Documents from Northwest Osteopathic History
In September of 2020, my wife Linda had shoulder surgery. Between the pain medicine every four hours, putting ice in the machine providing cooling for her shoulder, and keeping the dogs and cats off of Mom so she could sleep and recuperate, my sleep cycle was a mess. So as I lay in bed trying to fall back to sleep, I grabbed my phone and decided to check out Facebook.
As I scrolled down the posts, I saw an ad for Facebook marketplace. I had never opened marketplace before, but something caught my eye. It looked like an old document of some kind with a skull, books, and lab equipment on it. Intrigued, I opened the add.
I was amazed at what I found! It was a 1914 diploma from The College of Osteopathic Physicians and Surgeons, Los Angeles! It was on sale for $25. I bought it immediately! The next morning, the seller contacted me and told me she also had the physicians 1922 medical license for an additional $25. Sold!
You can see close-ups of both documents using the button on the right.
The College of Physicians and Surgeons Los Angeles was formed in 1914 with the merger of Pacific College of Osteopathy and Los Angeles College of Osteopathy. This diploma would be from the very first class and this was the first year it was a four-year program.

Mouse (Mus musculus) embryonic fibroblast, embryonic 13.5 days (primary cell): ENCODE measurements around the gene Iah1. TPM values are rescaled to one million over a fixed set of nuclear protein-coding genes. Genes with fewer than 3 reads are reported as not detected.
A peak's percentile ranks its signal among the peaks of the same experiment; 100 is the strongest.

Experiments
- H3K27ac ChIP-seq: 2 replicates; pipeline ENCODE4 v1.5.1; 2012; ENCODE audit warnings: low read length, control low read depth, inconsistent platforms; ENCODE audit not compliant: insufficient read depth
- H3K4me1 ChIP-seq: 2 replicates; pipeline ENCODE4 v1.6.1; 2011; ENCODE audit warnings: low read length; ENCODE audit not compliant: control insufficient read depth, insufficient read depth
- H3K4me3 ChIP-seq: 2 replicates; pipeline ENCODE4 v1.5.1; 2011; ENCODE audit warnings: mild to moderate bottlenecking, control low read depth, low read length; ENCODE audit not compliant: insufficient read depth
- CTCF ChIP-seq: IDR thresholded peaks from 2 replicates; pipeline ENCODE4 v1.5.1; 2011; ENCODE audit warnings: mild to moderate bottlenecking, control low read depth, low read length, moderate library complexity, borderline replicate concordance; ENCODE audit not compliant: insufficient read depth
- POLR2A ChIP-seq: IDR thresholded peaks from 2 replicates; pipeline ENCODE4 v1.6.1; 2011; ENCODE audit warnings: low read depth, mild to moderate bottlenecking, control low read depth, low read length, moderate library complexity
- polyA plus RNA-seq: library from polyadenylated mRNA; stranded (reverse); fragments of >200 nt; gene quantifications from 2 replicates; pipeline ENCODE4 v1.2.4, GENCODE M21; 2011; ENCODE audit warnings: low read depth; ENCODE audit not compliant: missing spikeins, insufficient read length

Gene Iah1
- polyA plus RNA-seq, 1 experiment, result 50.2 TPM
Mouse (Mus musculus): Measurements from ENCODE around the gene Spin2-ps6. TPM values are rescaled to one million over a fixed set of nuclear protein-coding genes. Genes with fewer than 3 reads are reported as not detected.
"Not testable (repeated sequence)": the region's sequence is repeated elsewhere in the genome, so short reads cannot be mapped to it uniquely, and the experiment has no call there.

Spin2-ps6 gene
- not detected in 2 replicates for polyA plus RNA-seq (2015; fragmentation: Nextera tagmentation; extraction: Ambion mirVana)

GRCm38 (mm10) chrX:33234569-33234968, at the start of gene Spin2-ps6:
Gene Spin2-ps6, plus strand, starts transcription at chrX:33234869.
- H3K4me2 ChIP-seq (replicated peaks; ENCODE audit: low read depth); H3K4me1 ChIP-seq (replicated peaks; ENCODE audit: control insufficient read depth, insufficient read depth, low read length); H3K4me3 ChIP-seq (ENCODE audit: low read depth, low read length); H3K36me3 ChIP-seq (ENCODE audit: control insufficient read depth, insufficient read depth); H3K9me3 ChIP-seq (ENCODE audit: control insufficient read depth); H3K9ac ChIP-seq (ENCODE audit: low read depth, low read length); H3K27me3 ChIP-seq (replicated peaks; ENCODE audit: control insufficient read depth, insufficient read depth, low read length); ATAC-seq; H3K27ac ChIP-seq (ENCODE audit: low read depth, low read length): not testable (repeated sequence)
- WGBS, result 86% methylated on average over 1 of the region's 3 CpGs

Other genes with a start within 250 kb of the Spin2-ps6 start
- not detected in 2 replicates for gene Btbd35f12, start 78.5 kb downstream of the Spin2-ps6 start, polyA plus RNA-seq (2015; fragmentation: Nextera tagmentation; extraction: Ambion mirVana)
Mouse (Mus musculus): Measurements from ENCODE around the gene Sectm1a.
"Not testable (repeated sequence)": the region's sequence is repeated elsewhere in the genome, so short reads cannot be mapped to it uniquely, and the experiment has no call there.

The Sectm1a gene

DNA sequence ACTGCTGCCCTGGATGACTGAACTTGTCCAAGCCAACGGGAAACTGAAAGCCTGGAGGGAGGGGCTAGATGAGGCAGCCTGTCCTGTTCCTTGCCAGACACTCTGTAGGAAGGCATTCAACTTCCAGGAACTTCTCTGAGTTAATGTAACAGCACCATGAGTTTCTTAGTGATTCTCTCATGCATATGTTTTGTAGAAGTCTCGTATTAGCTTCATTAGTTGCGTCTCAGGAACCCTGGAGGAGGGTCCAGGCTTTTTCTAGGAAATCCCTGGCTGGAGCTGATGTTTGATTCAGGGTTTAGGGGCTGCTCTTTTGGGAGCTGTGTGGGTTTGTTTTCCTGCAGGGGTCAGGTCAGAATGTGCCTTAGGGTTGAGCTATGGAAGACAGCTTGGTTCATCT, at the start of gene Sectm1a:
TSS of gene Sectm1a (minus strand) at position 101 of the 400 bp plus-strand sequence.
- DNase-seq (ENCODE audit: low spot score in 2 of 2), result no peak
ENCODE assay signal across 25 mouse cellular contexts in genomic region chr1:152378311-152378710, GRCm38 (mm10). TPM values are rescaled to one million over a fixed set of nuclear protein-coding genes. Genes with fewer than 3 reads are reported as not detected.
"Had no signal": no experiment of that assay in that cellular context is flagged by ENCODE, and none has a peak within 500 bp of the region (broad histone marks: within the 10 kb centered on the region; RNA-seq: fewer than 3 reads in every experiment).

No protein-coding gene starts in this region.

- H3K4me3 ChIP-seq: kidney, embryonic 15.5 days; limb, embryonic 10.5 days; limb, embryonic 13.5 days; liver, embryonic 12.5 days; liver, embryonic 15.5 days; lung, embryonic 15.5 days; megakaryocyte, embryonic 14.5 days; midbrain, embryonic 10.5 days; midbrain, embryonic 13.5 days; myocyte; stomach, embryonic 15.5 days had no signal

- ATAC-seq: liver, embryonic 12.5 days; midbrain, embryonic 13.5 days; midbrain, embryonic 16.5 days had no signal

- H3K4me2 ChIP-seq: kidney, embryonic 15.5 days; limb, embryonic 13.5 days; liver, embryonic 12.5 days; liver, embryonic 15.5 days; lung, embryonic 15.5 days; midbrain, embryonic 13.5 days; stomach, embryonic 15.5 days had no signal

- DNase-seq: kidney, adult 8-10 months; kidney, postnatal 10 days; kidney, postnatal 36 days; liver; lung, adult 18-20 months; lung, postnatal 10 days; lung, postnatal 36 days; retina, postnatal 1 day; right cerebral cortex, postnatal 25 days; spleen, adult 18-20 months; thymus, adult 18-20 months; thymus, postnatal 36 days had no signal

In January 1917 Dr. Leonard R. Purkey is featured in the magazine “The Osteopathic Physician“, published in Chicago, IL, for having delivered a baby girl in Heppner, OR the previous month. In the February, March, and April 1917 issues, he is in an ad for Lane’s “Osteopathy in the So-Called Rheumatic Diseases” again listed as living in Heppner. In the May issue, he gives his endorsement for “Osteopathic Health” and claims it will help him double his practice.
Sometime between 1917 and 1920, Dr. Purkey moved his medical practice in Portland. In the “Morning Oregonian” on January 7, 1921, it was reported that he was arrest by federal agents for violating the Harrison Act which regulated and taxed the production, importation, and distribution of opiates and coca products. Perhaps this explains his license in Washington state in July 1922.
But Dr. Purkey returned to Portland because in 1944 he was part of a group of physicians that incorporated Portland Osteopathic Hospital, according to Dr. John Stiger’s article on Ira Neher, DO. Portland Osteopathic Hospital moved out of downtown to SE Portland and was renamed Eastmoreland Hospital, which closed its doors in 2004.
The Final Chapter
I donated both of these documents to the A.T. Still Museum in Kirksville in the name of the Foundation where they can be preserved and enjoyed.